Tattoo artist Keith “Bang Bang” McCurdy has inked the likes of Rihanna, Cara Delevingne, Jourdan Dunn, Adele, Justin Bieber, and Selena Gomez — and Gigi Hadid is probably joining the club soon, too, he told Refinery29 while chatting about his first book. Bang Bang: My Life in Ink, hits shelves today, after he worked hard and fast to make it happen. “I cold-called Harper Collins a year and a half ago, saying ‘Hey, I’m Bang Bang, that tattoo artist — I want to write a book.’” McCurdy said. “That got me an email address; I spent a night writing an email, and that email got me a book deal. Then, I spent a year actually writing the book.” Though McCurdy has worked with an array of big names, don’t expect him to remember them all. “I’m so under a rock; I don’t know who most of the celebrities I work with are until I meet them,” He goes on to add: “I don’t know who’s dating who; I’m six months late to everything. I just started listening to The Weeknd, like, a month ago.” He might be a bit oblivious about the tabloid-y minutiae surrounding some of his biggest clients, but once they get inked, McCurdy remains in close contact: “I stay in touch with everybody; 90% of my clients are in my phone, and I text them on a regular basis.” That's how he connects with prospective clients, too. “I’m looking forward to working on Gigi Hadid — we’ve been texting for a year straight about it! I’m not sure what we’re going to do design-wise, but at some point, that’s going to happen.” Granted, it could be quite a bit longer until the model is fully ready to commit: “Every time I think about getting a tattoo, I draw it on myself for a month and by the end I'm usually over it,” Hadid told blog Friend of a Friend back in May, noting that if she does finally decide on a piece, it’ll likely be “something with a lot of meaning and very small.”
Since he's known for crafting intricate, small-scale designs, McCurdy is just the guy for the gig, “It’s hard to find a great tattoo artist who’s eager to do a small tattoo. Most want to do the most difficult work possible, and they feel ‘above’ certain tattoos,” McCurdy says. His dream fashion client is Yohji Yamamoto — “I go into Y-3 and buy everything, all the time” — and, posthumously, Alexander McQueen. “If I could flash back in time, I would’ve loved to tattoo [McQueen]; he’s my favorite fashion designer, ever.” In My Life In Ink, McCurdy addresses the commonalities between tattoo artists and fashion designers (and, in the excerpt below, makes a case for his gig being the harder of the two). “The goal is to complement a person’s body — you want to decorate but not overwhelm. Sometimes, I design the tattoo to the shape of the body; sometimes it begins with the design, which then gets fitted to the body, finding the right curve,” McCurdy says. Besides pinpointing the perfect bodily topography for his work, McCurdy considers how a tattoo’s placement will work for the most frequently photographed bodies around. “When I was putting guns on Rihanna, we decided against her shoulders and instead put them on her ribs, because we didn’t want to draw attention away from her face.”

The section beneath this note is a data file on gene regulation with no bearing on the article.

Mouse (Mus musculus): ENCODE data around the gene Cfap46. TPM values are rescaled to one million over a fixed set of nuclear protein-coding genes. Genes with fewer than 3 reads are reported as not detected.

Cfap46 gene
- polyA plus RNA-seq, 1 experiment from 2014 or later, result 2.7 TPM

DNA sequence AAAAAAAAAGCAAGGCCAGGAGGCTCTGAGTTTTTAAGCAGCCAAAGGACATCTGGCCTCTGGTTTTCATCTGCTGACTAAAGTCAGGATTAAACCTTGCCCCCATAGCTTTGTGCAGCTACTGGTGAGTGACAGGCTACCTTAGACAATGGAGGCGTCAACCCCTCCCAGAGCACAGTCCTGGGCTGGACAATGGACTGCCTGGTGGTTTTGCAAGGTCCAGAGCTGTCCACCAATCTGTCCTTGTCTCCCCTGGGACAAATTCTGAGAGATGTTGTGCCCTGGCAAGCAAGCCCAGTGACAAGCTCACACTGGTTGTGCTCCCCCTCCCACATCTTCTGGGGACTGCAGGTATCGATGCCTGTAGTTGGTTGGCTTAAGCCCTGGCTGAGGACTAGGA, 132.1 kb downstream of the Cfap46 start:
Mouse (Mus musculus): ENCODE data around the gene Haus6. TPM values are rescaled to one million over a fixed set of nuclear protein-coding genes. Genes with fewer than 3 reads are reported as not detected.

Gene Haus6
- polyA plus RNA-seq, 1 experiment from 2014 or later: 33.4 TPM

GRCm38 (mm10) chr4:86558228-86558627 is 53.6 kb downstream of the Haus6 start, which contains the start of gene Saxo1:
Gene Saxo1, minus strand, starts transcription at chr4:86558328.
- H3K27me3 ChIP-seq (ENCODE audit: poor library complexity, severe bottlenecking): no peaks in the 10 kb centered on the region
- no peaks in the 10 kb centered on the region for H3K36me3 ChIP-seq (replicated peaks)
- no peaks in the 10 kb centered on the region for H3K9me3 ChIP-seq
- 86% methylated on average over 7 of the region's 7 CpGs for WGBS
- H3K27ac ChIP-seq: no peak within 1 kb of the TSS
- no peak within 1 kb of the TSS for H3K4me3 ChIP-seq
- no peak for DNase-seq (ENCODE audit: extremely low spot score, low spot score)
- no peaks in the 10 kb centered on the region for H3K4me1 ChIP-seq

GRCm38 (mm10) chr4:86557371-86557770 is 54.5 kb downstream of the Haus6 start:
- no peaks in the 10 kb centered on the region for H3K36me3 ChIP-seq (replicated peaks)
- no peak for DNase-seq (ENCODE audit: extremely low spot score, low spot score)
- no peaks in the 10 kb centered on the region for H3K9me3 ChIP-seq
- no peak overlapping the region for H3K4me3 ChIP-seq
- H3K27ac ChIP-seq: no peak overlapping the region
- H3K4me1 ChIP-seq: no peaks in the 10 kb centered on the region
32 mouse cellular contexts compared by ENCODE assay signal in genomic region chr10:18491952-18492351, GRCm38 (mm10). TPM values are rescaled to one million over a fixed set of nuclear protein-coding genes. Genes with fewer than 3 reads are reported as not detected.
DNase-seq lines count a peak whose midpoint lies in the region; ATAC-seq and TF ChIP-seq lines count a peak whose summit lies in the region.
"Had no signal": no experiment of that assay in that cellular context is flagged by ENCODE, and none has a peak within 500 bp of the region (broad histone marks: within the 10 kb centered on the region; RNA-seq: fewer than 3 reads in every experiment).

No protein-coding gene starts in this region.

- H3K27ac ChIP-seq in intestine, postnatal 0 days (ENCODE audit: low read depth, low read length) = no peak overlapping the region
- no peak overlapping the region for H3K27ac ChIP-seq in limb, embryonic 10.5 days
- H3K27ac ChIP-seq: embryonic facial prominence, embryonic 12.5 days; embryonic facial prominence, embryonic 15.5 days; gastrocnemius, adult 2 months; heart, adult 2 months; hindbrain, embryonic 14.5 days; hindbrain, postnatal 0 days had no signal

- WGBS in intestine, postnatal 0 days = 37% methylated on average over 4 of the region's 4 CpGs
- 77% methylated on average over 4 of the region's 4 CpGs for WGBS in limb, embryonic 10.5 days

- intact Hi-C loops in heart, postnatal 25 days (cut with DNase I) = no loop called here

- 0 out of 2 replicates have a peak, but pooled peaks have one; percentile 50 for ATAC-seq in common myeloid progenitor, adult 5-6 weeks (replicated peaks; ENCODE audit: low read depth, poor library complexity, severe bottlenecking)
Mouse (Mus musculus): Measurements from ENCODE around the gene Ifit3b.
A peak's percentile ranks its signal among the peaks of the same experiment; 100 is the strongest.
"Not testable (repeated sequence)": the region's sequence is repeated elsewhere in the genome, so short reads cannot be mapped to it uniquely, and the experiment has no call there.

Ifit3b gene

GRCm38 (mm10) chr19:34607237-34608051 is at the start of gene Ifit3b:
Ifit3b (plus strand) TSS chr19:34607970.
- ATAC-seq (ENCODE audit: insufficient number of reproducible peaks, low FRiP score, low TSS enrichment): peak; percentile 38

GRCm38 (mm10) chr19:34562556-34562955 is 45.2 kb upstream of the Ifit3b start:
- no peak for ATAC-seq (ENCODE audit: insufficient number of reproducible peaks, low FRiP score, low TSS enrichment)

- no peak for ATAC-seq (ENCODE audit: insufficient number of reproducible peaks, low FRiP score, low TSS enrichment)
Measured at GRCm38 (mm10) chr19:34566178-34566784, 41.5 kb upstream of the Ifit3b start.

McCurdy isn’t afraid to be frank with clients about why a certain design or placement isn’t going to work: “I often will ‘dead’ peoples’ ideas, because I just know it’s not going to work. Ask anyone who’s been tattooed by me — they’ll say that they came in with a completely different idea than what they got. That’s why they come to me! That’s my job; I lead clients in the right direction. My gut really speaks to me from a design standpoint, and I trust it.” After a dozen years in the business, McCurdy knows (and expects) perfection from his work, he says, so the giddy reactions from clients are his main motivation nowadays. “I remember Cara Delevingne jumping up and down in the mirror when she saw the lion tattoo on her finger, Rita Ora busting out into a dance because she felt so good about her tattoo, and Justin Bieber full-on singing and nearly moonwalking because he was feelin’ himself so hard,” McCurdy recalls. Check out an exclusive excerpt from the book below, and grab a copy here.
"There are some incredible tattoo artists doing cutting-edge work in the world, yet they’re not as revered as fashion designers. And with all due respect to the fashion industry, there’s something wrong with that. Think about it: Fashion designers have teams of workers executing their designs; from conception to execution, tattoo artists do it all themselves. And we have to get everything right the first time around — there are no alterations. "And fit is important, whether it’s tweeds or ink. Any artist worth your time knows how important it is to design to complement the client’s body. Clothing is generally made for one body type and then sized up and down from there. With a tattoo, the artist has to customize their work to one unique body type. A tattoo that looks great on a professional wrestler is not going to look right on a suburban mom. We need to make sure the tattoo complements your shape and fits the curves, contours, and natural angles of the body. "Colors aren’t one size fits all, either. A shade that looks great on pale skin with pinkish tones will look like mud on someone with more golden tones, and vice versa. Some tattoo artists don’t take that into account, but a good one will. As I said before, where you place the piece is just as important as the design of the tattoo. A beautifully rendered piece is a waste of time and energy if it’s in a spot that doesn’t accentuate its full potential."